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I read in section 2 of this paper :

"There is a well-defined chain to descent from $E_8$ to smaller groups by chopping off a node of the Dynkin diagram."

What exactly is here referring to here? What is this process called to descent from a group to smaller groups and how does it work?

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If you delete a node from a Dynkin diagram associated to a group $G$, you get a group which is a subgroup of $G$. In fact, it is a parabolic subgroup. (I can't come up with a reference for this, but I'm pretty sure that standard texts will state this fact. For example see Carter Simple groups of Lie type or Wilson The finite simple groups.) I don't know if this process has a name, it is a well known fact in the theory of (finite and algebraic) groups of Lie type, though.

For example you have $$A_1<A_2<...<A_7<E_8$$

As further information, check the wikipedia page on root datum

A connected split reductive algebraic group over K is uniquely determined (up to isomorphism) by its root datum, which is always reduced. Conversely for any root datum there is a reductive algebraic group. A root datum contains slightly more information than the Dynkin diagram, because it also determines the center of the group.

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If you delete an outer vertex of a Dynkin diagram and its connecting edges, then you always obtain a Dynkin Diagram of rank one lower, thus representing again a simple group.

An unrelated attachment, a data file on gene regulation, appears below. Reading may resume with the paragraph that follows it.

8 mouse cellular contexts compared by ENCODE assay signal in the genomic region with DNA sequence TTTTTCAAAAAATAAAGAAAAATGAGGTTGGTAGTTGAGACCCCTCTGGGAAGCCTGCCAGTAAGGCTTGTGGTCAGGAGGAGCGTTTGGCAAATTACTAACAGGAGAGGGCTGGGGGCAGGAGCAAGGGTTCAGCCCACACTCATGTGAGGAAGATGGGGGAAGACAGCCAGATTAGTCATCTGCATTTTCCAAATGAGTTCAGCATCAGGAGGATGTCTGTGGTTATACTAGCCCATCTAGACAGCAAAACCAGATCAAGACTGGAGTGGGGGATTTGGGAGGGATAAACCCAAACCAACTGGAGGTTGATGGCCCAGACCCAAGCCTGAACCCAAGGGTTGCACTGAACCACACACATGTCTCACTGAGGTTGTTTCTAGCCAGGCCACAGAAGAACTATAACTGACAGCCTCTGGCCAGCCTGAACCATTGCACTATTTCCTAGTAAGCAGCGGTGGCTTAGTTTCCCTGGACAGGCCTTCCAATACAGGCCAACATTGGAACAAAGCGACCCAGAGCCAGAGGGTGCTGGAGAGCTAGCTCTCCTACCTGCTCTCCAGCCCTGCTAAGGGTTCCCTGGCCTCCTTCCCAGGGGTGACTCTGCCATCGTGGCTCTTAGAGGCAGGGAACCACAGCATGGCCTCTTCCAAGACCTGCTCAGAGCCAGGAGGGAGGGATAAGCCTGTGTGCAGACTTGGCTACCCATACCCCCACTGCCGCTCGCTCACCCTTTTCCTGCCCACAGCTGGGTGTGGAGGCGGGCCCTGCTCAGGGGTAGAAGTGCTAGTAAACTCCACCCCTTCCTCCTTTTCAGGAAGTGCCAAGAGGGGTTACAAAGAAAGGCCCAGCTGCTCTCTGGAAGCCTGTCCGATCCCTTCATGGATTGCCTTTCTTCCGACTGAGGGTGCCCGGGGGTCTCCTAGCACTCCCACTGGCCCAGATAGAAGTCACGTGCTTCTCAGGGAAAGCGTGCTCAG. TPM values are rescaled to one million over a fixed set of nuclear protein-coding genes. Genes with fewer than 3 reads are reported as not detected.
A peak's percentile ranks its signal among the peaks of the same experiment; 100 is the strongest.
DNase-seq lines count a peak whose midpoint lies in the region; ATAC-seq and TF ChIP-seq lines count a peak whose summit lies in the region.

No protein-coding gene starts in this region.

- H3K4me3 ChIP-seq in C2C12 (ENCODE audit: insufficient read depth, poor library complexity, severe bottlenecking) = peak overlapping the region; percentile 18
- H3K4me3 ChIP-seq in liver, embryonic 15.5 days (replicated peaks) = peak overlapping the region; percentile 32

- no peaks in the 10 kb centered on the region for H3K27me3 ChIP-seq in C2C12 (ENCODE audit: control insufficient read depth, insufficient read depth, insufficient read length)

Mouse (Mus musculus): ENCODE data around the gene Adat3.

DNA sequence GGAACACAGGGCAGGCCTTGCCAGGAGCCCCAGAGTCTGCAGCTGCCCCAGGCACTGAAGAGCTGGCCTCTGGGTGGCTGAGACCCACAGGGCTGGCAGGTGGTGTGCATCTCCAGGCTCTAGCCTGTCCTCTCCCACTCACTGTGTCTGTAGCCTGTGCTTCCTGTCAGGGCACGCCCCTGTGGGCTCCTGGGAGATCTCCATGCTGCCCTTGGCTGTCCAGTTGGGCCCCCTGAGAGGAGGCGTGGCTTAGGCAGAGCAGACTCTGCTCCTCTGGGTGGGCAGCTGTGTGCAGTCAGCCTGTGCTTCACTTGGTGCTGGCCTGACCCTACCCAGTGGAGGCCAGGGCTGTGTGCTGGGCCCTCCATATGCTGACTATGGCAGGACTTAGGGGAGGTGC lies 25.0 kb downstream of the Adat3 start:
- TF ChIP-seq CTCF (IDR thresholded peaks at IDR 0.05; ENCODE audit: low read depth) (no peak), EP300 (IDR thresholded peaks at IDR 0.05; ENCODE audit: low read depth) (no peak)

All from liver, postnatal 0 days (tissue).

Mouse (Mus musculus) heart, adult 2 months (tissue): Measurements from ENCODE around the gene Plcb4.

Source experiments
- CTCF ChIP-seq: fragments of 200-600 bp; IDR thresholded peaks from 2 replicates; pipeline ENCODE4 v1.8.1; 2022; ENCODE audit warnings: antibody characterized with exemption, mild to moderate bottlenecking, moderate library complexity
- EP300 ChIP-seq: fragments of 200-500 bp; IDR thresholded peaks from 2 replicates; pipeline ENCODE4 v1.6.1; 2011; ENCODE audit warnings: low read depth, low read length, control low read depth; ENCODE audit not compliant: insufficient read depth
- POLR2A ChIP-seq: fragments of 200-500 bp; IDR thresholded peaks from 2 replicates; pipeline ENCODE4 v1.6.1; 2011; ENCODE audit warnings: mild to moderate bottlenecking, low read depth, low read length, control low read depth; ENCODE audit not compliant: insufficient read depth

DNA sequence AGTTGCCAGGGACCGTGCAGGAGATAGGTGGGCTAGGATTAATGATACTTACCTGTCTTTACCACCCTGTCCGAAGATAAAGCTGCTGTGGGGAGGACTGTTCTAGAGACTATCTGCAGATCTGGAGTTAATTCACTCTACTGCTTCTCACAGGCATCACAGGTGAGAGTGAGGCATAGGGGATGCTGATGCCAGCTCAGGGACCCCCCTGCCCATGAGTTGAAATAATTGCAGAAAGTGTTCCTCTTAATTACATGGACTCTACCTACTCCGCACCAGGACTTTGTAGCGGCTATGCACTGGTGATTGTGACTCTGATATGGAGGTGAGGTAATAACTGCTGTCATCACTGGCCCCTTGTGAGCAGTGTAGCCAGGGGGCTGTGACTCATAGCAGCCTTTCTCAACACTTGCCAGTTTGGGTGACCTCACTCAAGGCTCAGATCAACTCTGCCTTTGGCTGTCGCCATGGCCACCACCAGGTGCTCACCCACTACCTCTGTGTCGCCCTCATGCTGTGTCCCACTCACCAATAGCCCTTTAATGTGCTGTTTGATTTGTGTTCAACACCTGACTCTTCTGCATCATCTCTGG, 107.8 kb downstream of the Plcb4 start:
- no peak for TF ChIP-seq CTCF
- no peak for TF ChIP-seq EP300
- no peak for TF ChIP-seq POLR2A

The above Wikipedia page already gives an answer: "Some inclusions of root systems can be expressed as one diagram being an induced subgraph of another, meaning "a subset of the nodes, with all edges between them". This is because eliminating a node from a Dynkin diagram corresponds to removing a simple root from a root system, which yields a root system of rank one lower."

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  • $\begingroup$ Thanks for your answer! One thing that is confusing me is that if we remove a node from the, say $SU(5)$, Dynkin diagram is the result $SU(3)\times SU(2) $ or $SU(3)\times SU(2) \times U(1)$, because so far I have read both and I thought maybe there is some systematic approach that clarifies such issues. The Dynkin diagrams are on the level of Lie algebras, and maybe there is a reason why we always get an extra $U(1)$ if we remove a node on the level of groups? $\endgroup$ – Tim Apr 17 '15 at 8:54

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